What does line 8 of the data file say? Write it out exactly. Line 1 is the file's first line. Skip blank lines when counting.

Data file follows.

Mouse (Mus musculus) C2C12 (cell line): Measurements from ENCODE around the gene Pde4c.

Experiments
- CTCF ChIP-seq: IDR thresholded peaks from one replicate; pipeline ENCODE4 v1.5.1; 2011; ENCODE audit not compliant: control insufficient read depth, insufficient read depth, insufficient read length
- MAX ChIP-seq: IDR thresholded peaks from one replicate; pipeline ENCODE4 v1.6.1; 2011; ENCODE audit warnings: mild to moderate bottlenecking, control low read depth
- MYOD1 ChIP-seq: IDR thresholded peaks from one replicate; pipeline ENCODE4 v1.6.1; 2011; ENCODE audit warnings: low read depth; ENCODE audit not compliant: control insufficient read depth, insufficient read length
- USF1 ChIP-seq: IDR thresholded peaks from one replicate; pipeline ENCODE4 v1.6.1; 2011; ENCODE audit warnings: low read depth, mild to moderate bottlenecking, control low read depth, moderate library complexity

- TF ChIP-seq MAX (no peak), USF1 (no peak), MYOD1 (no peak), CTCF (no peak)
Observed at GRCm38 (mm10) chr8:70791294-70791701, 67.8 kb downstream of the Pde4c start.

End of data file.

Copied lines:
Observed at GRCm38 (mm10) chr8:70791294-70791701, 67.8 kb downstream of the Pde4c start.